11. As someone who definitely contributes to the negative side of the spectrum, that's a fair point. It's certainly more attention-grabbing to beat down a sacred cow, but it's also generally less productive than raising up the ignored/misinderstood. I'll try to redress the balance a little with some out of character positivity: Despite an awful lot of modern-day criticism, Myst offered a genuinely progressive approach to world-building and storytelling, and was absolutely worthy of its commercial successive. The Mega CD, for all its flaws, had enough gems in its library that it deserves to be remembered more fondly. Dark Wizard, Eye of the Beholder, Keio Flying Squadron, Lunar: The Silver Star, Shining Force CD, Sonic CD, and of course the unavoidable Snatcher, all make it a worthwhile machine. Rayman 2 is a genuinely brilliant 3D platformer, to the point I would probably rate it as the best (third-person) one ever made.
  12. I cannot overstate how distressed I am that the game comes out hours after I board a 16 hour flight. I'm really looking forward to it, and not just because of Ed Fear's involvement!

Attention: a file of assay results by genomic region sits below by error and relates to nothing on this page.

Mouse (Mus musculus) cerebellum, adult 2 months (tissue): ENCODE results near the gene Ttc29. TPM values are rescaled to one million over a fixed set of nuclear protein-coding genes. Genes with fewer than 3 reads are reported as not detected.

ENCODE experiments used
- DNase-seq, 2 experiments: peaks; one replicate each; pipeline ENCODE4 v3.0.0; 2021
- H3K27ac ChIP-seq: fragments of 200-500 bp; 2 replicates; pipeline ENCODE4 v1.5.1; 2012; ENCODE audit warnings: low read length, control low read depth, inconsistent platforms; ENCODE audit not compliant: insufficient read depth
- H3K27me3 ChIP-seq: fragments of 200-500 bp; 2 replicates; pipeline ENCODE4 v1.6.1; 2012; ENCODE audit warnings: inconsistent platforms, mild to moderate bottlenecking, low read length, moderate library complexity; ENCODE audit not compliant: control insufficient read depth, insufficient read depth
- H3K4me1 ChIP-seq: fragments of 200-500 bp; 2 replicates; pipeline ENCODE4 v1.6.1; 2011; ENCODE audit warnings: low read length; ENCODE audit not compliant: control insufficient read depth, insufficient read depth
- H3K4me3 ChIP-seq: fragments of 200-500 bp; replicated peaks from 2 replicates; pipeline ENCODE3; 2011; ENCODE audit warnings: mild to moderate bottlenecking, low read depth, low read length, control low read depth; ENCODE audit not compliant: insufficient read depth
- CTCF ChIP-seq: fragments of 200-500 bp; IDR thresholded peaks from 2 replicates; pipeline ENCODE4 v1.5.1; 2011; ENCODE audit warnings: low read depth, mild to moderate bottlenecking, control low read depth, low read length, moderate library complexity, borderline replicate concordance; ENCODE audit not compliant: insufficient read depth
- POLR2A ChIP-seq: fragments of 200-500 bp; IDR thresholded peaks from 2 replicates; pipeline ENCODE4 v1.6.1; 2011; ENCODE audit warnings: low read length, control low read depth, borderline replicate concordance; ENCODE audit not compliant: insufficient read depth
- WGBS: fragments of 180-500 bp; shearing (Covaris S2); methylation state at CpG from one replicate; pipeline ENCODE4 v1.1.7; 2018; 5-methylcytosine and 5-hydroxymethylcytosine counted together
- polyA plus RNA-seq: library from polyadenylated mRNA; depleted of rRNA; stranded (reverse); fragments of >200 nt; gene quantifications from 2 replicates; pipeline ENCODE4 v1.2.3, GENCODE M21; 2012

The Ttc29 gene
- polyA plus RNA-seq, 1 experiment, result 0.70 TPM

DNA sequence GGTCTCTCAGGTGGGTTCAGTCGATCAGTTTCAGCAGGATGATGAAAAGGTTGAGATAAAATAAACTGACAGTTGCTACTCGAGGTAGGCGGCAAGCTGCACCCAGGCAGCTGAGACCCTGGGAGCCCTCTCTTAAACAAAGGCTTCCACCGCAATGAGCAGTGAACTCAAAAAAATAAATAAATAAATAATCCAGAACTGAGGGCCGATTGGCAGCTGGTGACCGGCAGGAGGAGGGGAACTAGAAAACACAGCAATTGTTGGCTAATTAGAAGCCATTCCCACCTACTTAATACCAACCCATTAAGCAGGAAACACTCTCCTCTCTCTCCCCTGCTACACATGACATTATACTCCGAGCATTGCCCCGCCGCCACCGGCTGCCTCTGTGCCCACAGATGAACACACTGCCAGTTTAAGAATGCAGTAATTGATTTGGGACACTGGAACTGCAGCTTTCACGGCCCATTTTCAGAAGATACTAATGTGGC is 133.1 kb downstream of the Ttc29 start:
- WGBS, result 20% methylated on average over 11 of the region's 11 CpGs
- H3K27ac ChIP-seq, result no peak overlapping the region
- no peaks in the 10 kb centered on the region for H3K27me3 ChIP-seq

13. What can I say, I was getting bored of everyone arguing about which 2D Nintendo platformer was least bad, so thought I'd join in! I do think Nintendo are generally under-appreciated for their work as a publisher, though, and as a rule I don't like their 2D platformers, so all of that statement also had the benefit of being true to my tastes. Though, thinking about it, Tropical Freeze was actually Retro, wasn't it (just as the original DKC's were Rare)? Perhaps I should revise my opinion of their ability to get good work out of other developers with the caveat that it only applies insofar as 2D platformers aren't involved.